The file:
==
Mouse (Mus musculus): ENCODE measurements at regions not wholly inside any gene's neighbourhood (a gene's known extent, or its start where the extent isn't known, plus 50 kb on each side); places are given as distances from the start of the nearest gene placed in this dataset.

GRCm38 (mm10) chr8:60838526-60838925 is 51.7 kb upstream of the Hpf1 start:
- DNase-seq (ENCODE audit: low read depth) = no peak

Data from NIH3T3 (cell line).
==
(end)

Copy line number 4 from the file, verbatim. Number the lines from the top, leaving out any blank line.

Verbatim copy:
Data from NIH3T3 (cell line).